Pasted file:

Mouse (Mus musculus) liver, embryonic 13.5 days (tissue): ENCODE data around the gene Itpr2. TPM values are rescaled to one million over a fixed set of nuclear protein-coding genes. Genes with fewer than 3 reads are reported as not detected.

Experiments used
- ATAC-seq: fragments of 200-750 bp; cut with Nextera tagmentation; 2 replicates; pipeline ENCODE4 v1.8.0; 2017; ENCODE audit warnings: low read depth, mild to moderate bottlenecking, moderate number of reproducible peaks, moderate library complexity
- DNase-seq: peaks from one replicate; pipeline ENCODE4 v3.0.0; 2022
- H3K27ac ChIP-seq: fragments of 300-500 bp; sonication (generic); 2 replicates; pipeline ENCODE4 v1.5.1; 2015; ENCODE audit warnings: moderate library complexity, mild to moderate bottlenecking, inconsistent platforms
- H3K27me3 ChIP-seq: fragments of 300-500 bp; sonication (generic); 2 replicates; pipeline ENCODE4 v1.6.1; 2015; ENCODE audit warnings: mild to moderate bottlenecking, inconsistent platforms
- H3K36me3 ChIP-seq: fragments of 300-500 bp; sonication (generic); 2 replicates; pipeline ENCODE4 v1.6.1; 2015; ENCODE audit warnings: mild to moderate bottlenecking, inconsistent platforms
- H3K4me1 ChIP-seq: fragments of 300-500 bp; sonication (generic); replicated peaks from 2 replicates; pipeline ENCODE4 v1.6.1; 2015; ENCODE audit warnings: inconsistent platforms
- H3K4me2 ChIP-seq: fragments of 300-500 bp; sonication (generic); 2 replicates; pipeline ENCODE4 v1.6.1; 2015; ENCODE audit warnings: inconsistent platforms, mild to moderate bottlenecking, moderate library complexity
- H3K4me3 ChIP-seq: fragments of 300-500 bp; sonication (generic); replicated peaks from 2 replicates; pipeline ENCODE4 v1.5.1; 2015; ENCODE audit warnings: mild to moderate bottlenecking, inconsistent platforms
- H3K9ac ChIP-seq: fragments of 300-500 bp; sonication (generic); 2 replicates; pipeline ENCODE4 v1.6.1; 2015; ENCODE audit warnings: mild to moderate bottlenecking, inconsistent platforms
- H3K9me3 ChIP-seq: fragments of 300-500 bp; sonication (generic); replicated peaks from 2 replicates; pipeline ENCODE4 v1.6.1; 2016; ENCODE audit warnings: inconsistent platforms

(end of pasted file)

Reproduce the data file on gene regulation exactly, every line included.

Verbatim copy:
Mouse (Mus musculus) liver, embryonic 13.5 days (tissue): ENCODE data around the gene Itpr2. TPM values are rescaled to one million over a fixed set of nuclear protein-coding genes. Genes with fewer than 3 reads are reported as not detected.

Experiments used
- ATAC-seq: fragments of 200-750 bp; cut with Nextera tagmentation; 2 replicates; pipeline ENCODE4 v1.8.0; 2017; ENCODE audit warnings: low read depth, mild to moderate bottlenecking, moderate number of reproducible peaks, moderate library complexity
- DNase-seq: peaks from one replicate; pipeline ENCODE4 v3.0.0; 2022
- H3K27ac ChIP-seq: fragments of 300-500 bp; sonication (generic); 2 replicates; pipeline ENCODE4 v1.5.1; 2015; ENCODE audit warnings: moderate library complexity, mild to moderate bottlenecking, inconsistent platforms
- H3K27me3 ChIP-seq: fragments of 300-500 bp; sonication (generic); 2 replicates; pipeline ENCODE4 v1.6.1; 2015; ENCODE audit warnings: mild to moderate bottlenecking, inconsistent platforms
- H3K36me3 ChIP-seq: fragments of 300-500 bp; sonication (generic); 2 replicates; pipeline ENCODE4 v1.6.1; 2015; ENCODE audit warnings: mild to moderate bottlenecking, inconsistent platforms
- H3K4me1 ChIP-seq: fragments of 300-500 bp; sonication (generic); replicated peaks from 2 replicates; pipeline ENCODE4 v1.6.1; 2015; ENCODE audit warnings: inconsistent platforms
- H3K4me2 ChIP-seq: fragments of 300-500 bp; sonication (generic); 2 replicates; pipeline ENCODE4 v1.6.1; 2015; ENCODE audit warnings: inconsistent platforms, mild to moderate bottlenecking, moderate library complexity
- H3K4me3 ChIP-seq: fragments of 300-500 bp; sonication (generic); replicated peaks from 2 replicates; pipeline ENCODE4 v1.5.1; 2015; ENCODE audit warnings: mild to moderate bottlenecking, inconsistent platforms
- H3K9ac ChIP-seq: fragments of 300-500 bp; sonication (generic); 2 replicates; pipeline ENCODE4 v1.6.1; 2015; ENCODE audit warnings: mild to moderate bottlenecking, inconsistent platforms
- H3K9me3 ChIP-seq: fragments of 300-500 bp; sonication (generic); replicated peaks from 2 replicates; pipeline ENCODE4 v1.6.1; 2016; ENCODE audit warnings: inconsistent platforms